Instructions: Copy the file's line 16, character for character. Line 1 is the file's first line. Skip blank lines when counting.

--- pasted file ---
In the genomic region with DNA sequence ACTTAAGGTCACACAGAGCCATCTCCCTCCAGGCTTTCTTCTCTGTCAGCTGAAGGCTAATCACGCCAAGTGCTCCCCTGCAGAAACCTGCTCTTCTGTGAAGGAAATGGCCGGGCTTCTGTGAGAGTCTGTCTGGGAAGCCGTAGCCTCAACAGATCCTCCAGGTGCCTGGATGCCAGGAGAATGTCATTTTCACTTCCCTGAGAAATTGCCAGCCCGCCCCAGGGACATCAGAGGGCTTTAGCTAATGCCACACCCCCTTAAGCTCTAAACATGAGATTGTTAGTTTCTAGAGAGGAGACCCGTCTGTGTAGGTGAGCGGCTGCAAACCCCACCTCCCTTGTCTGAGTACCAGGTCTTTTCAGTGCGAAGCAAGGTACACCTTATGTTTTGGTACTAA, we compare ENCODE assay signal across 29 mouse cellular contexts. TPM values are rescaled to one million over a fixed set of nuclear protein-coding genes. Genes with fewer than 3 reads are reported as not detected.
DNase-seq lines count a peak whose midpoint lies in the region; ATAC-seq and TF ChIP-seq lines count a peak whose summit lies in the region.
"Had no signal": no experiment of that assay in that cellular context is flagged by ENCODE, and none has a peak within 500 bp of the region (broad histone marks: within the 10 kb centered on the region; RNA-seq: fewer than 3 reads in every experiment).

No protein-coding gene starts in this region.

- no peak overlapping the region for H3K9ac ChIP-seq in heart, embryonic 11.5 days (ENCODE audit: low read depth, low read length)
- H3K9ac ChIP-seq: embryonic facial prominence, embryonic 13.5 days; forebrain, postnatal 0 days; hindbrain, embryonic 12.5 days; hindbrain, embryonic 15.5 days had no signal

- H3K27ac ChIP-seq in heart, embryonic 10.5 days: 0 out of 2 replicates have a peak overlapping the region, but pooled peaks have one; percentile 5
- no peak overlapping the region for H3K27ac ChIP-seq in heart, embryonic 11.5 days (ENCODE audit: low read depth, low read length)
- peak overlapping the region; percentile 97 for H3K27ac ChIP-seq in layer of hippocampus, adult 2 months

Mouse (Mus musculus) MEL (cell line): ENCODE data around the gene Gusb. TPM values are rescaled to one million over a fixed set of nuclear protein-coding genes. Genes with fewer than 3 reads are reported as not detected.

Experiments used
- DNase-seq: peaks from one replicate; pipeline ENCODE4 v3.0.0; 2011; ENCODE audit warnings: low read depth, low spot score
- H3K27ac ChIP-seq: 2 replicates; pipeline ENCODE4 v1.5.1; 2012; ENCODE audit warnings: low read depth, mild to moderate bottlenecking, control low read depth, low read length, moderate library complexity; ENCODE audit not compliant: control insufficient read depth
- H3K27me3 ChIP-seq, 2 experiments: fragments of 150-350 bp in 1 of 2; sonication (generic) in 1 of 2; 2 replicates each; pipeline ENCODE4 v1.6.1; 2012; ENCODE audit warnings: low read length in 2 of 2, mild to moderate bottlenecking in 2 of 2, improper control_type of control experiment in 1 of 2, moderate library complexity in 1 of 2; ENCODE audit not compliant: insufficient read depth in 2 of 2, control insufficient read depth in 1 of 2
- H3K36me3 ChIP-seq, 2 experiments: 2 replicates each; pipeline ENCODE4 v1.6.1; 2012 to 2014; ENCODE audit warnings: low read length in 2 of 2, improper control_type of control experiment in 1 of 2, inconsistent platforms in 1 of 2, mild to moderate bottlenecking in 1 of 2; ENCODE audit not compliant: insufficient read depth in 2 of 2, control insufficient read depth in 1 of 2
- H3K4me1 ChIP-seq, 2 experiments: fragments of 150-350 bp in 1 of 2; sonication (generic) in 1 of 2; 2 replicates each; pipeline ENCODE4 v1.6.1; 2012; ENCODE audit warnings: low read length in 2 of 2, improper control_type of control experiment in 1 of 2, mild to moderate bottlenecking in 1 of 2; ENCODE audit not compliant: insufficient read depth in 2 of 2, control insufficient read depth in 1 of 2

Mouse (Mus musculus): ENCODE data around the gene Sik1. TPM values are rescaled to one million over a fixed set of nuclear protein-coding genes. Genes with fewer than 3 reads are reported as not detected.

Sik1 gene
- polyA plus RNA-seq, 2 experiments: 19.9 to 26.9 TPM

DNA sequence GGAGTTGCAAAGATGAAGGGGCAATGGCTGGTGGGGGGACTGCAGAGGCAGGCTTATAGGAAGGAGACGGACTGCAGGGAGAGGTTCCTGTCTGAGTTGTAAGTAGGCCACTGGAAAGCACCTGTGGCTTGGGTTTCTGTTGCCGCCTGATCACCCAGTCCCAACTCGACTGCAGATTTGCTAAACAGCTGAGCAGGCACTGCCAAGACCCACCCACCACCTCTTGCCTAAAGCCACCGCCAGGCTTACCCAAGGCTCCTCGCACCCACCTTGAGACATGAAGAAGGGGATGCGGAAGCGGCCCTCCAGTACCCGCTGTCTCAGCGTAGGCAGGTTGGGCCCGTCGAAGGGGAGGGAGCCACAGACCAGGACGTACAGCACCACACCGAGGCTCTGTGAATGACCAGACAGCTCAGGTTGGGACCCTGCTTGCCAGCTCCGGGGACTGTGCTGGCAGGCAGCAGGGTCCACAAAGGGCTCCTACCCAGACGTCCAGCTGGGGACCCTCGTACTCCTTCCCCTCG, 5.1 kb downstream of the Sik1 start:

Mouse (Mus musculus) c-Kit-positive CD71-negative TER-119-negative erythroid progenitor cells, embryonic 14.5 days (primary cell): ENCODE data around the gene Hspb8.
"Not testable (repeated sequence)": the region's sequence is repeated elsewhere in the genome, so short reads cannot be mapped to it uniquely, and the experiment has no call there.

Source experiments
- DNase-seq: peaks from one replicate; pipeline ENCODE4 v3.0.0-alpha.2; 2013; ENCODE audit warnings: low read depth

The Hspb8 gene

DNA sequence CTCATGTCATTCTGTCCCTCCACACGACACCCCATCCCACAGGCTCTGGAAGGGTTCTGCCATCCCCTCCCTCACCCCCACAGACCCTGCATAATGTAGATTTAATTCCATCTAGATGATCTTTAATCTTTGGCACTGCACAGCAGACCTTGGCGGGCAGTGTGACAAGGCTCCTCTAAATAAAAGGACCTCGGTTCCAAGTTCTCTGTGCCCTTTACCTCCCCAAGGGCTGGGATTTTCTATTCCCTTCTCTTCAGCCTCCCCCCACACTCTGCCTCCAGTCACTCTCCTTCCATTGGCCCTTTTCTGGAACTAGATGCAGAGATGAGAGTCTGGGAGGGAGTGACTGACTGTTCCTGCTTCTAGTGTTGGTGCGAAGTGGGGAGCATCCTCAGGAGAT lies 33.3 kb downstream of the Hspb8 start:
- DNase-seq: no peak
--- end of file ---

- H3K4me1 ChIP-seq, 2 experiments: fragments of 150-350 bp in 1 of 2; sonication (generic) in 1 of 2; 2 replicates each; pipeline ENCODE4 v1.6.1; 2012; ENCODE audit warnings: low read length in 2 of 2, improper control_type of control experiment in 1 of 2, mild to moderate bottlenecking in 1 of 2; ENCODE audit not compliant: insufficient read depth in 2 of 2, control insufficient read depth in 1 of 2